But as to his chances in the big race....we're less than sanguine. We've already been on the record twice with our reservations and they haven't changed - he hasn't had a bad trip yet, is susceptible to speed horses (of which there are several in this race), and we're concerned about jockey error in the pressure cooker.  Now throw in 3 races in 5 weeks, or more accurately, 4 races in 9 weeks.  And throw in the fact that he is not bred for 12 furlongs.  And that in both of his last two races, he looked like he was slowing down in the final furlong, indicating, as we suspect, that he's an elite 9 furlong horse and just okay at a route.

People are equating him to Affirmed, who had tactical speed and made his own racing luck.  We don't agree.  We see Smarty Jones redux - a great miler who could win at longer than 9 furlongs on his best day but would burn himself out at long distances against long-winded horses.  We think he's spent by the top of the stretch, gets passed by each of the next three horses, and recuperates this summer in California to prepare for the Breeders Cup.


3.  Wicked Strong.  All things being equal, his Derby wasn't terrible.  He had a bad stumble out of the gate, was caught in some bad traffic around both turns, but still had enough power to get up for 4th even with a moderate/slow pace in front of him.  We're siding with others over him because he is a closer in the Belmont, and historically, deep closers are up against it while closers that lie a little closer to the pace have a better shot.  It depends just how far back jockey Rajiv Maragh wants to keep this guy; if it's 10 lengths, we don't like him to win, but if it's just 5-6 lengths, then he has a big shot.  The only real thing not to love is his price; we think he'll be around 9-2, which is okay, but not great.  By contrast...

2.  Commissioner. This guy is going to be around 20-1, even though he's perfectly bred for the distance, has Todd Pletcher in his corner and has a shot.  Now there are good reasons why this guy is going to be a long price - he completely no-showed in the Arkansas Derby against the likes of Ride of Curlin, was a non-threatening third in the Sunland Derby against lower-level competition, and was well behind General A Rod in the Fountain of Youth.  So if we're simply going off his prior races against top-shelf horses, he comes up well short.  But his 2nd in the Peter Pan last out was encouraging; he showed good tactical speed under a more aggressive ride by new jockey Javier Castellano - who's back aboard on Saturday - and finished well against a good winner.  If he takes that more aggressive tactic and stays near the pace, we think he'll be a factor come the stretch, because he's bred up and down for the distance.  Very, very live.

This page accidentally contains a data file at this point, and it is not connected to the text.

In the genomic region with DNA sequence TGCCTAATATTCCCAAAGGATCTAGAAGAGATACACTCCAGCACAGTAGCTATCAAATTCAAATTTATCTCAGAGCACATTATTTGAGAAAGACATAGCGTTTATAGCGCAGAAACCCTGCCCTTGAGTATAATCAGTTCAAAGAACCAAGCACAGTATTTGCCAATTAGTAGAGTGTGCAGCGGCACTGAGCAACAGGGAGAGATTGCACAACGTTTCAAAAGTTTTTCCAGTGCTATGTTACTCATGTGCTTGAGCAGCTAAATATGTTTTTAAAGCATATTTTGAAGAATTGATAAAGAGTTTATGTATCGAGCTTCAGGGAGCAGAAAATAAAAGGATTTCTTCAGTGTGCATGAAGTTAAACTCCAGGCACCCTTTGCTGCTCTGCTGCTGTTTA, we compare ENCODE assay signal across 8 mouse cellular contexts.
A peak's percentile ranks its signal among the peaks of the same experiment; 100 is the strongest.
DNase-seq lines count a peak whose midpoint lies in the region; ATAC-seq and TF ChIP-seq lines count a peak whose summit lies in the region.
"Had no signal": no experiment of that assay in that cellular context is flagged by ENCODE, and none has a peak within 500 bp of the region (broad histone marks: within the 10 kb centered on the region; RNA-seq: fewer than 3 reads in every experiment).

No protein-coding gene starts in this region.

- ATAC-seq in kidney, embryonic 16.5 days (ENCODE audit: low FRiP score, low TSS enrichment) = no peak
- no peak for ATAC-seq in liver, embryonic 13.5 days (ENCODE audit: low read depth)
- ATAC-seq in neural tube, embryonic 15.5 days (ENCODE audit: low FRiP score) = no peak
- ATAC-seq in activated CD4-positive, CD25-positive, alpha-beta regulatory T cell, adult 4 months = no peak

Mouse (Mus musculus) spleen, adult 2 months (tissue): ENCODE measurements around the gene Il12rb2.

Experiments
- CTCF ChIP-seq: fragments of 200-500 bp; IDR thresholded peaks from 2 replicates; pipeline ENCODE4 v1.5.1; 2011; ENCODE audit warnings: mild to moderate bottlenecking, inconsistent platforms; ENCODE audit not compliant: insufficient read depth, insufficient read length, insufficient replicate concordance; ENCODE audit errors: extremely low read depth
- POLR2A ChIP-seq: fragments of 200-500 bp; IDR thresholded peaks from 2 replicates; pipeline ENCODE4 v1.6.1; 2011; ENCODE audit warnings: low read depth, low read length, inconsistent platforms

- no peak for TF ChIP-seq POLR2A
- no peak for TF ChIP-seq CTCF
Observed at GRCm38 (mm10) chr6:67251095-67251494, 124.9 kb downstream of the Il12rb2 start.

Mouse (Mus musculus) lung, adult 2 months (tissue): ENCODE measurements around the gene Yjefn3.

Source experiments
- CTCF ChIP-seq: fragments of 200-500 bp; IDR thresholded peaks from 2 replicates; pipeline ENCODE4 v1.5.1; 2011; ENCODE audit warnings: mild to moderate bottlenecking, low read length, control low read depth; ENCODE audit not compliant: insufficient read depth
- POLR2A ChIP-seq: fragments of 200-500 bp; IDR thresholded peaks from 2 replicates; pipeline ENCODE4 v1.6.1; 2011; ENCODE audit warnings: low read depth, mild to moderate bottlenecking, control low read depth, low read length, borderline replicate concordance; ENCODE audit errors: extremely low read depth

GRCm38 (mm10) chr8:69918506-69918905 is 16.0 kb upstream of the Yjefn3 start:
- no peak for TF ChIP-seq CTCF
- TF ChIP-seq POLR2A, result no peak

The Pick

1.  Tonalist. We have been waiting to bet this horse in the Triple Crown since he broke his maiden at Gulfstream in impressive fashion.  His next start was in a salty allowance race, won by Constitution (who won the Florida Derby next out), where Tonalist ran a very good second on a track where horses off the pace had no shot.  Importantly, the 4th place finisher in that race was Wicked Strong, who came back to win the Wood Memorial and run 4th in the Derby.

This guy missed the last round of preps with an injury.  So instead of trying to shoehorn into the Derby picture, trainer Christophe Clement - who's second to none when it comes to turf horses, and just hasn't had many good dirt runners - waited for the Peter Pan, the local prep for the Belmont.  After a slow start, jockey Joel Rosario pushed him to the front and had him set a moderate pace, and he won easily by 2 1/2 lengths over Commissioner.  He looked great in the process, validating our impressions that this guy might be the best horse in this class of three year olds.

Two things concern us.  First, he's a little light on seasoning with only 4 career starts.  Traditionally horses that win the Belmont have had more experience under their belt; even bombs Da'Tara, Sarava and Ruler on Ice were well-raced.  This may not be coincidental; there's something to be said for having a bunch of races under your belt when asked to go 2-3 furlongs longer than you've ever raced before.  We're concerned, but think his distance breeding offsets the lack of foundation.

The second issue is his speed and 11 post - if he gets caught wide early, he may have to run and get in a speed duel.  But again, we're willing to take that chance because good early speed is more important than a late closing kick.  And he's got tactical speed, not flaunting speed.  He has the distance breeding.  And his connections are as good as they get.  There's a reason that Joel Rosario flew off of Ride on Curlin - he knows this horse is his best chance to win the Belmont.  We think he takes home the carnations on Saturday and extends the Triple Crown drought by yet another year.

Good luck to everyone and enjoy the race!!